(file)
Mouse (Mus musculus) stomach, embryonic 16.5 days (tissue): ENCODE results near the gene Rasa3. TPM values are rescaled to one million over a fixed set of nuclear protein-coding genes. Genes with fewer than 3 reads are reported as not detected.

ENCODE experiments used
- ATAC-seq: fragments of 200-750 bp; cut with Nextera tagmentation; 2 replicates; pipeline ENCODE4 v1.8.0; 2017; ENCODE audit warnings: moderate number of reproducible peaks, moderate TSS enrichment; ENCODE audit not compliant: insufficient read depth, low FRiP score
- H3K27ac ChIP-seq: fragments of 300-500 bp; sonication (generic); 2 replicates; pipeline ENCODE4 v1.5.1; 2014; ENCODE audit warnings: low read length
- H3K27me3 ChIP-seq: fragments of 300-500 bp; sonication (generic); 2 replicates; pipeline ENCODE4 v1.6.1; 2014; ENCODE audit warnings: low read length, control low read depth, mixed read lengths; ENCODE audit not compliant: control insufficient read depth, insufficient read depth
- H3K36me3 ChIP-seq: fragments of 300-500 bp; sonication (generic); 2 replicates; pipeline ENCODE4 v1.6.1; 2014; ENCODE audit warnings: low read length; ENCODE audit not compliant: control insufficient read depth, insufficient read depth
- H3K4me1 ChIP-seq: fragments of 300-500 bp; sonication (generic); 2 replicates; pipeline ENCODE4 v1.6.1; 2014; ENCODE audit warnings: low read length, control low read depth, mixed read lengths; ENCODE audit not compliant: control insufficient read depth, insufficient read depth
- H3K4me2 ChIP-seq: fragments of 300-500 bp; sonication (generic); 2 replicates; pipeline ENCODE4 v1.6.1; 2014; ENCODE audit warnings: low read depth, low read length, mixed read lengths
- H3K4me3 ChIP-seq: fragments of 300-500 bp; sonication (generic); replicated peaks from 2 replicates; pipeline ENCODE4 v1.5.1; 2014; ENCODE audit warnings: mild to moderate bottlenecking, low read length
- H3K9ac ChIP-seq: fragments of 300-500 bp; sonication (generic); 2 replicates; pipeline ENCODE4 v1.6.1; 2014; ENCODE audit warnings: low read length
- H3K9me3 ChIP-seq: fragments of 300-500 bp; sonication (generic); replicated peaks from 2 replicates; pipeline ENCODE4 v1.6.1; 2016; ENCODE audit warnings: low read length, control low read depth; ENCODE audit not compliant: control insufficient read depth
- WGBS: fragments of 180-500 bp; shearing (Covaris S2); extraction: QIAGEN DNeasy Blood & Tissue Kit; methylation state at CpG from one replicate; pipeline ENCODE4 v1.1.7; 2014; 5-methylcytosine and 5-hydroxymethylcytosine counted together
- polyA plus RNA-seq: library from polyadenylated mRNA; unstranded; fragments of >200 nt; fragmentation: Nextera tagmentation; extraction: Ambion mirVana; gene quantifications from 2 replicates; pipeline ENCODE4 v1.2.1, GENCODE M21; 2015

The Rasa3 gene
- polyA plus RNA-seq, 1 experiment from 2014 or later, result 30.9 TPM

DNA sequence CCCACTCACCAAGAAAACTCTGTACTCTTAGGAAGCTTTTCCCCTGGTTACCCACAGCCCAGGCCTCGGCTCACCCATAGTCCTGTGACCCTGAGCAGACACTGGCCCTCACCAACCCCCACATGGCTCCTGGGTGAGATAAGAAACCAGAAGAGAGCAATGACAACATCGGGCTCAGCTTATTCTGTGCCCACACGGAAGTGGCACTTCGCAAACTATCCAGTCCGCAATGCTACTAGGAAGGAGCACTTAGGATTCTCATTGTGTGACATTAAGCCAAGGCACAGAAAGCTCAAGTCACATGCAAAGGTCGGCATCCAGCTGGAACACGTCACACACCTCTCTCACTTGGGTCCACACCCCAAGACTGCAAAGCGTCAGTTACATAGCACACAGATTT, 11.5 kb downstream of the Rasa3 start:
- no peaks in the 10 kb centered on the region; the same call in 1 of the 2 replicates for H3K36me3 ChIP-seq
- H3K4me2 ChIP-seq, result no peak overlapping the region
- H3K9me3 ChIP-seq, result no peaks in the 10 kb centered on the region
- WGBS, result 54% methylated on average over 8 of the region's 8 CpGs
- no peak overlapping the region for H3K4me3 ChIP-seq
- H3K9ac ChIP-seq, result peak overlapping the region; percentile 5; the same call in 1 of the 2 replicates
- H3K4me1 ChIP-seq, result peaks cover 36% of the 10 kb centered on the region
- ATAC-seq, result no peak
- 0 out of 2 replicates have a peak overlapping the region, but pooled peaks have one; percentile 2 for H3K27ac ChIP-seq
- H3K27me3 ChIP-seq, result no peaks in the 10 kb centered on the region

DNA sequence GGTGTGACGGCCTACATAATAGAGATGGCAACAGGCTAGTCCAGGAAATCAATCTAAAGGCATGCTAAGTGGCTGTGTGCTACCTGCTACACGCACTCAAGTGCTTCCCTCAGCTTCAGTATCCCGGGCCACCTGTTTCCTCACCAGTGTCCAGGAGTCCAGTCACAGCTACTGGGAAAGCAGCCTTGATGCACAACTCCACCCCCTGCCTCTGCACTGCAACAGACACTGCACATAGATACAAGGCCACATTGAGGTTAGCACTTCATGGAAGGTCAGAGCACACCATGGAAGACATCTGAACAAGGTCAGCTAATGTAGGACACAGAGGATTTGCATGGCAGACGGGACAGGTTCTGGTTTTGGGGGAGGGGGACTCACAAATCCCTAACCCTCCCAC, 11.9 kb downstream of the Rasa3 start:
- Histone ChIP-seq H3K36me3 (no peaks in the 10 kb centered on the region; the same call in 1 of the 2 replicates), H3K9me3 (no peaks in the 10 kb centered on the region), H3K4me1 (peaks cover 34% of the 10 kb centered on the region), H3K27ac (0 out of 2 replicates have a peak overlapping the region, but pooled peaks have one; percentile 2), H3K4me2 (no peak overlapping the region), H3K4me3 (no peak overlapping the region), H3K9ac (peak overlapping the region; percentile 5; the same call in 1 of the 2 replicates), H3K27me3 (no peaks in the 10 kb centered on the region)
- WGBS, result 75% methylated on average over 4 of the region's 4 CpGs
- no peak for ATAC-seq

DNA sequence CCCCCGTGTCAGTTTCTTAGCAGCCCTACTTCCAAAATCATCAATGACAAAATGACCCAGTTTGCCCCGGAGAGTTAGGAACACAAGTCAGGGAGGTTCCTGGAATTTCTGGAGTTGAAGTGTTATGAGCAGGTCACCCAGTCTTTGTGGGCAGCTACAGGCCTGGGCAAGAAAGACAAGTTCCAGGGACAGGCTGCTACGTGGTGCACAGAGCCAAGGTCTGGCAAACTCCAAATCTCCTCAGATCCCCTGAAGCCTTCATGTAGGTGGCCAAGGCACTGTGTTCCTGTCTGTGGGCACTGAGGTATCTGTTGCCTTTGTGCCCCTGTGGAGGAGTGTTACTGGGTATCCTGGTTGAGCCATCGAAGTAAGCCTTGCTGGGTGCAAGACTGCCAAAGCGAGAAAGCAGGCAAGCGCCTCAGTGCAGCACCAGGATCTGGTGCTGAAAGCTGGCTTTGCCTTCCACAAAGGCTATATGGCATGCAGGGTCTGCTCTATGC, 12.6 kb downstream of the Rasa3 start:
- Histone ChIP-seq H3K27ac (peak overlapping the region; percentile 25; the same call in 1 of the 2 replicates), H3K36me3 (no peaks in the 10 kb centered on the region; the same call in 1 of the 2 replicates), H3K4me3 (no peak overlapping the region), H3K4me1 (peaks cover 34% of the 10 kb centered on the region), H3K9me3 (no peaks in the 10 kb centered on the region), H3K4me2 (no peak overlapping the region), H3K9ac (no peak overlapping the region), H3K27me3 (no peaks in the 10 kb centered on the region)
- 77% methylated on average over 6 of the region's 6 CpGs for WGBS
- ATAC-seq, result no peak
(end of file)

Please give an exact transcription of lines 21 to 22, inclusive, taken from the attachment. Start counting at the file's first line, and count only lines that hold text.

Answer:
- no peak overlapping the region for H3K4me3 ChIP-seq
- H3K9ac ChIP-seq, result peak overlapping the region; percentile 5; the same call in 1 of the 2 replicates